• 1-Sfhead-Claw5 Claw5-Sfhead-Claw5 Round-Round (confused)
  • OpenA-Finger-OpenA C-Ulnar-C 1-Center (How are you?)
It's something like writing English without spaces, with every second vowel removed, and with b, d, g, v, and z replaced by p, t, k, f, and s. It'ssmethnklikwritnkEnklshwithutspces,wthefrysecntfowlremfet,ntwithp,t,k,f,ndsreplcetpp,t,k,f,ants.Rmofnkthosattrputsmayhfethpenfitfmaknksiknsasertlocte,tspitthefctthatphnemshafpentrppet. Removing those attributes may have the benefit of making signs easier to locate, despite the fact that phonemes have been dropped.
Despite the joke above, dropping the less important phonemes may be the best way to reduce the length of the entry pagenames. In any event, after reviewing several seven ASL dictionaries with native ASL signers, I've learned that their text descriptions and photographs frequently omit or obscure important details. So, while I agree that a text description and photos are important to include, I'm also pretty sure that a structured, detailed hold-move chart is important to include as well. The hold-move templates I've created take up too much space, though, to fit on a standard resolution monitor screen. I'd appreciate any suggestions or help regarding reducing the overall size of the charts, especially their heights. Rod (A. Smith) 02:14, 31 July 2008 (UTC)
And, by the way, Conrad, in case it's not clear, I appreciate your feedback above, too.  :-) Rod (A. Smith) 02:21, 31 July 2008 (UTC)

OK. I've cut down on the attributes represented in entry pagenames. The result almost reads well:

Any other suggestions? Rod (A. Smith) 22:12, 3 August 2008 (UTC)

Inconsistency in latin verbsEdit

Latin verbs should be first-person-sg entries. However, some verbs, like volvo/volvere, just have it the other way round. There's also the case of eo/ire, where both have a conjugation table. Shouldn't they comply to the standard way of dictionarizing Latin verb entries? —This comment was unsigned.

  • Yes. We're working on it. But with so few Latin editors it takes a while. Can you help? SemperBlotto 17:15, 29 July 2008 (UTC)
Note: At this point most entries for first, second, and fourth conjugation Latin verbs have had this problem corrected. Most of the remaining problems are verbs of the third conjugation, like volvō. The problem may be fixed entirely within the next month or so. --EncycloPetey 16:15, 30 July 2008 (UTC)

The API is dead! Long live the API!Edit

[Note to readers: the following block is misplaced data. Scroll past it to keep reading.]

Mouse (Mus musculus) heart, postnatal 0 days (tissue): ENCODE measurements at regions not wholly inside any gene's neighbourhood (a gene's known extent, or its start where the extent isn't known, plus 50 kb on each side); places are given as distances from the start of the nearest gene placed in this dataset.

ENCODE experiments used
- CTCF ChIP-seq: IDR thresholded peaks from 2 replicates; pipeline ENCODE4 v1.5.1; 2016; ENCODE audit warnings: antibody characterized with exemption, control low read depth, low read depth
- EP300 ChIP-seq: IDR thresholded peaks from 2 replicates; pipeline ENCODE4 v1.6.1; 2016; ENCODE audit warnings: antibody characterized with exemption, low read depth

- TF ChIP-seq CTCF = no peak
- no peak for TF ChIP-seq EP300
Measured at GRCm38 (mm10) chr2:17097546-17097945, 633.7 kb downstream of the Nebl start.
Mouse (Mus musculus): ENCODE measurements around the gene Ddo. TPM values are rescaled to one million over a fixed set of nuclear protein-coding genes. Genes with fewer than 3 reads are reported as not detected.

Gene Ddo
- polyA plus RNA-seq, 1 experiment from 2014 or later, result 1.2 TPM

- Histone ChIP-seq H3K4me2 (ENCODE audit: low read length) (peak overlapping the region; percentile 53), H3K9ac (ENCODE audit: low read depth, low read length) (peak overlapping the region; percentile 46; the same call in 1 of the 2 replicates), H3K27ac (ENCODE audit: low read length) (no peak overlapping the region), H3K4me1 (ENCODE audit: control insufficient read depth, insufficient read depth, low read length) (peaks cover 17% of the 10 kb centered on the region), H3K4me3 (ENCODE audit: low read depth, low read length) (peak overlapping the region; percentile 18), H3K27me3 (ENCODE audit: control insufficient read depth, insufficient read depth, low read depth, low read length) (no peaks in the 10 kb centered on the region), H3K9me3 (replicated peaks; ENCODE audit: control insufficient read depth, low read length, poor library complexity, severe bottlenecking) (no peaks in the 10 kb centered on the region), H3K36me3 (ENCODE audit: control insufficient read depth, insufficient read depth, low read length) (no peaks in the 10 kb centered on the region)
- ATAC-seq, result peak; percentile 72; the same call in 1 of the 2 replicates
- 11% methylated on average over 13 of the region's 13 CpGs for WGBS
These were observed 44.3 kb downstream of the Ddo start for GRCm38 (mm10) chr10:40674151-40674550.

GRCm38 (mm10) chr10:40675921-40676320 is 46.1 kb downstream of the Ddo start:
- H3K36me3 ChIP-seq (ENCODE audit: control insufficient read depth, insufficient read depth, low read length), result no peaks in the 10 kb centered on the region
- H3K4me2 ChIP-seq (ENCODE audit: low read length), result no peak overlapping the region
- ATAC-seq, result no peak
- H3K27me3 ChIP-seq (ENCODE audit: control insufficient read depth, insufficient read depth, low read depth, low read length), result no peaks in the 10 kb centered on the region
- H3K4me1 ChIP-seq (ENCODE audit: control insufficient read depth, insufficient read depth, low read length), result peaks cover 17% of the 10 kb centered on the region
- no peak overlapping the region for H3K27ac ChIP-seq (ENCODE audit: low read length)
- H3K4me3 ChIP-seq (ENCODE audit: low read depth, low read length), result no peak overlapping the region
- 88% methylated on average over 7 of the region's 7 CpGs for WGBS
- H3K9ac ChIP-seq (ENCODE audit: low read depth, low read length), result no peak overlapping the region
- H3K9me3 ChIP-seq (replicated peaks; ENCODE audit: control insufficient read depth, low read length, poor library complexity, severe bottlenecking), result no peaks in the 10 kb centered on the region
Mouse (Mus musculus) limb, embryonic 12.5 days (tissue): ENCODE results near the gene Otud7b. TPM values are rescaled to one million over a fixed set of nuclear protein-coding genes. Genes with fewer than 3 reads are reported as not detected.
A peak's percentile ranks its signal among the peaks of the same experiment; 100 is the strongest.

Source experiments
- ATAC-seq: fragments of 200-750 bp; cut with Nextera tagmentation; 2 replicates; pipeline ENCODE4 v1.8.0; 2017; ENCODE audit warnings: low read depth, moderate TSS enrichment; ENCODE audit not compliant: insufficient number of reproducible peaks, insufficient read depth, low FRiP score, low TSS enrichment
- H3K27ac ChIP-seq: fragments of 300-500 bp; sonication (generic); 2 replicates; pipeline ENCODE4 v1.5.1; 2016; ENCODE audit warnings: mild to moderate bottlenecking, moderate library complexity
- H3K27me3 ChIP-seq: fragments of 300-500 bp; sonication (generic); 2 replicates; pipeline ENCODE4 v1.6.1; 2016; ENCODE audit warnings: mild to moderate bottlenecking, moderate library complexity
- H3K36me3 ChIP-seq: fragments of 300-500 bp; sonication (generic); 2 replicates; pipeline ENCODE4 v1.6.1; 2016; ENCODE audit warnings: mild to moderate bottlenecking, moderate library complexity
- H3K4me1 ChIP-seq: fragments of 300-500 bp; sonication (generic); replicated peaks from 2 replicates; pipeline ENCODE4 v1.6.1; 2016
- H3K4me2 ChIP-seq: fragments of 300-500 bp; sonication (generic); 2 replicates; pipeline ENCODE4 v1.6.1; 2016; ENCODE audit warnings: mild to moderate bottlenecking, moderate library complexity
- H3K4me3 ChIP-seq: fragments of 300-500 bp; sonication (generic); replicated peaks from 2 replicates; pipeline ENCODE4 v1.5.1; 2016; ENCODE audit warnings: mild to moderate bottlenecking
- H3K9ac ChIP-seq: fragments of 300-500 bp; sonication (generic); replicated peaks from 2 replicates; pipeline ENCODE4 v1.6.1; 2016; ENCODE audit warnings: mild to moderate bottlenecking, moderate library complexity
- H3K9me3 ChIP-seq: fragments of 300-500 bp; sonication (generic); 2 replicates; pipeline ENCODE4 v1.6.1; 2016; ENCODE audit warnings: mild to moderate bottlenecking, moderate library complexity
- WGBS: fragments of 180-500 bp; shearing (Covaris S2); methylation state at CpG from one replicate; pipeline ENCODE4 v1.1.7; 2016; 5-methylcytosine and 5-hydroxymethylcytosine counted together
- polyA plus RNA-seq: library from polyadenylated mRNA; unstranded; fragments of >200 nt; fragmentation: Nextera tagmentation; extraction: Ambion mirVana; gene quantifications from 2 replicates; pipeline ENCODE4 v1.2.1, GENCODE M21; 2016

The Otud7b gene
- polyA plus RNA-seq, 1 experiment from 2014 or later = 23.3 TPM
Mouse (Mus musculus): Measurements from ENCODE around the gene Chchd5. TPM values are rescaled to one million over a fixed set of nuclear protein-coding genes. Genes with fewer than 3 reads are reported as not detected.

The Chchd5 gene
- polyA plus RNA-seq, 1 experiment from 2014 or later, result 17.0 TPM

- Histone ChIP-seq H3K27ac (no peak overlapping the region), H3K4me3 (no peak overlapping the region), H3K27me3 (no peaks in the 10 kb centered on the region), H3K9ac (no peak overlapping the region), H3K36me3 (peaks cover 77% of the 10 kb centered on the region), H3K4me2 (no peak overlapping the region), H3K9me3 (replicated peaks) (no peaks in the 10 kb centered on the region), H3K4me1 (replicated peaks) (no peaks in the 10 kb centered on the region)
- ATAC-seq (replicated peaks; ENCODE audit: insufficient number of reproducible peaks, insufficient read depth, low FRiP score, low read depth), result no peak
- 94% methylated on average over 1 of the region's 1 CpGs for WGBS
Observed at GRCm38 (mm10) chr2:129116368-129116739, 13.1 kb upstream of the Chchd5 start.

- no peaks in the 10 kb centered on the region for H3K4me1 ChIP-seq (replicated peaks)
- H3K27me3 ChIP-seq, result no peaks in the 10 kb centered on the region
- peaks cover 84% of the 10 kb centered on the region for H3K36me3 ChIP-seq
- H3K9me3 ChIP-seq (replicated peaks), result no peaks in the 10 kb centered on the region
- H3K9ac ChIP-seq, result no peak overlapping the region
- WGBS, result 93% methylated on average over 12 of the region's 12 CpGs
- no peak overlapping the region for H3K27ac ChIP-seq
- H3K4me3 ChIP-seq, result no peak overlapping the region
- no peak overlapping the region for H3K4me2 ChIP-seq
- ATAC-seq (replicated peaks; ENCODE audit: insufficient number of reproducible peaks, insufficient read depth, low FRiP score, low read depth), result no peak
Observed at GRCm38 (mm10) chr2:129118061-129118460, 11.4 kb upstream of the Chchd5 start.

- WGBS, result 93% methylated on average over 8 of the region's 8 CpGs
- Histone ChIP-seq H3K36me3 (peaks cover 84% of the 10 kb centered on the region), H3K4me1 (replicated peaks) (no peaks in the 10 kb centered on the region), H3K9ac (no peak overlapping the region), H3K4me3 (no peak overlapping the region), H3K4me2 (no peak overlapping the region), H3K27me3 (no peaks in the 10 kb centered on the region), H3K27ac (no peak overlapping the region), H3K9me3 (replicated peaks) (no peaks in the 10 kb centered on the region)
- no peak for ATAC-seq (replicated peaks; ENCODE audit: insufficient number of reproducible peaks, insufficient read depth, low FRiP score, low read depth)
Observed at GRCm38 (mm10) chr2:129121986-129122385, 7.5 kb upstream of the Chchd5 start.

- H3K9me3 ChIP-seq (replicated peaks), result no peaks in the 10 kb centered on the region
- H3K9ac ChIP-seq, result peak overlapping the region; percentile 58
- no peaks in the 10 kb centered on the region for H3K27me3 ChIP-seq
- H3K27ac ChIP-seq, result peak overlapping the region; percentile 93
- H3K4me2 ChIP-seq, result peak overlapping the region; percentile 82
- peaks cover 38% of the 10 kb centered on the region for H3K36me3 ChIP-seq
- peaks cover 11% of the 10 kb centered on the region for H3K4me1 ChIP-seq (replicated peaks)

The old query API (query.php, as opposed to the newer, but still fairly old, api.php) is being killed at the end of August. I don't think any of our infrastructural scripts are using it, but if anyone knows of any, please say so. For more information, see <http://lists.wikimedia.org/pipermail/mediawiki-api/2008-July/000620.html>. —RuakhTALK 23:44, 30 July 2008 (UTC)

Asterisks in page titlesEdit

I was wondering if there is any community consensus regarding asterisks in page titles? My query arose upon realizing that the page f**k had been blocked from creation by Connel MacKenzie with the summary "bad entry title". Discussion with him about it doesn't seem to have gone anywhere (see User talk:Connel MacKenzie#f**k for more information), so could I get some information here? Thanks, --Teh Rote 01:48, 31 July 2008 (UTC)

I would favor complete orthographic freedom, but not at a high cost in terms of technical effort, server utilization, contributor effort, or user confusion. I would need to hear something explicit and specific about the costs to weigh them against the benefit. How many CFI-meeting entries do we believe would be added as a result of allowing asterisks? DCDuring TALK 08:10, 31 July 2008 (UTC)
There be a lot of bowdlerization what goes on, so I'd image that most vulgar slang can be written with asterisks in several places. I have no problem with including asterisks, and can think of no obvious technical restrictions. Conrad.Irwin 08:30, 31 July 2008 (UTC)
I agree with DCDuring and Conrad.Irwin. I think the problems that Connel MacKenzie refers to are mostly downstream problems — problems in mirrors, programs that use our site as a data source, etc. — and while those are definitely worth consideration, overall I think that they should be expected to match our behavior rather than vice versa. (By the way, we do have [[*]] itself, though it's woefully incomplete, and [[*nix]], but until just now, it had formatting problems due to the way {{en-noun}} works, which we can take as a tocsin.) —RuakhTALK 09:48, 31 July 2008 (UTC)